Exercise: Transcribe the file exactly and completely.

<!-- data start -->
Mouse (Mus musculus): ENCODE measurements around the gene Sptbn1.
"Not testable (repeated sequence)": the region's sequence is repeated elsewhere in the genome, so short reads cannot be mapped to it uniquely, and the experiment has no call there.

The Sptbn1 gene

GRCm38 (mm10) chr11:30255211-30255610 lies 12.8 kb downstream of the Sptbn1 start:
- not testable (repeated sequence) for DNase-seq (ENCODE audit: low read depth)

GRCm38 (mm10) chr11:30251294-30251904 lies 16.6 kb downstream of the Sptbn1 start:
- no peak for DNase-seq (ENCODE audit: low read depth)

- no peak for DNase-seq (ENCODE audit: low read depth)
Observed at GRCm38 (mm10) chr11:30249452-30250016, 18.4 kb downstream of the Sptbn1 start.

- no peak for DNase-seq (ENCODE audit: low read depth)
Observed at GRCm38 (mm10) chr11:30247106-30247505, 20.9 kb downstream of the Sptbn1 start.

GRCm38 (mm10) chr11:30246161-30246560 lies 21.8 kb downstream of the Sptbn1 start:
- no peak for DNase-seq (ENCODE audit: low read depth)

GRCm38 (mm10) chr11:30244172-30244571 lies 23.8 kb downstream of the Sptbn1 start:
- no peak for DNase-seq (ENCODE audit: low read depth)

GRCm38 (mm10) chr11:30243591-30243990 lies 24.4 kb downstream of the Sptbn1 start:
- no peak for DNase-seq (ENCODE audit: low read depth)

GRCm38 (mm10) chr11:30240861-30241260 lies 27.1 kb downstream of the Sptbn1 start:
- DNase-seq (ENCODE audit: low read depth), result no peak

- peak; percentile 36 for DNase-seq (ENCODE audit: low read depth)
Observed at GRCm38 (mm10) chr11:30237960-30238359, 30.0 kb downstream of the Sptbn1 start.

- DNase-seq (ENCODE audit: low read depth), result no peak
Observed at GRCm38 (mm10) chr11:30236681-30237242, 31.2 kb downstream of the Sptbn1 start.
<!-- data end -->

Mouse (Mus musculus): ENCODE measurements around the gene Sptbn1.
"Not testable (repeated sequence)": the region's sequence is repeated elsewhere in the genome, so short reads cannot be mapped to it uniquely, and the experiment has no call there.

The Sptbn1 gene

GRCm38 (mm10) chr11:30255211-30255610 lies 12.8 kb downstream of the Sptbn1 start:
- not testable (repeated sequence) for DNase-seq (ENCODE audit: low read depth)

GRCm38 (mm10) chr11:30251294-30251904 lies 16.6 kb downstream of the Sptbn1 start:
- no peak for DNase-seq (ENCODE audit: low read depth)

- no peak for DNase-seq (ENCODE audit: low read depth)
Observed at GRCm38 (mm10) chr11:30249452-30250016, 18.4 kb downstream of the Sptbn1 start.

- no peak for DNase-seq (ENCODE audit: low read depth)
Observed at GRCm38 (mm10) chr11:30247106-30247505, 20.9 kb downstream of the Sptbn1 start.

GRCm38 (mm10) chr11:30246161-30246560 lies 21.8 kb downstream of the Sptbn1 start:
- no peak for DNase-seq (ENCODE audit: low read depth)

GRCm38 (mm10) chr11:30244172-30244571 lies 23.8 kb downstream of the Sptbn1 start:
- no peak for DNase-seq (ENCODE audit: low read depth)

GRCm38 (mm10) chr11:30243591-30243990 lies 24.4 kb downstream of the Sptbn1 start:
- no peak for DNase-seq (ENCODE audit: low read depth)

GRCm38 (mm10) chr11:30240861-30241260 lies 27.1 kb downstream of the Sptbn1 start:
- DNase-seq (ENCODE audit: low read depth), result no peak

- peak; percentile 36 for DNase-seq (ENCODE audit: low read depth)
Observed at GRCm38 (mm10) chr11:30237960-30238359, 30.0 kb downstream of the Sptbn1 start.

- DNase-seq (ENCODE audit: low read depth), result no peak
Observed at GRCm38 (mm10) chr11:30236681-30237242, 31.2 kb downstream of the Sptbn1 start.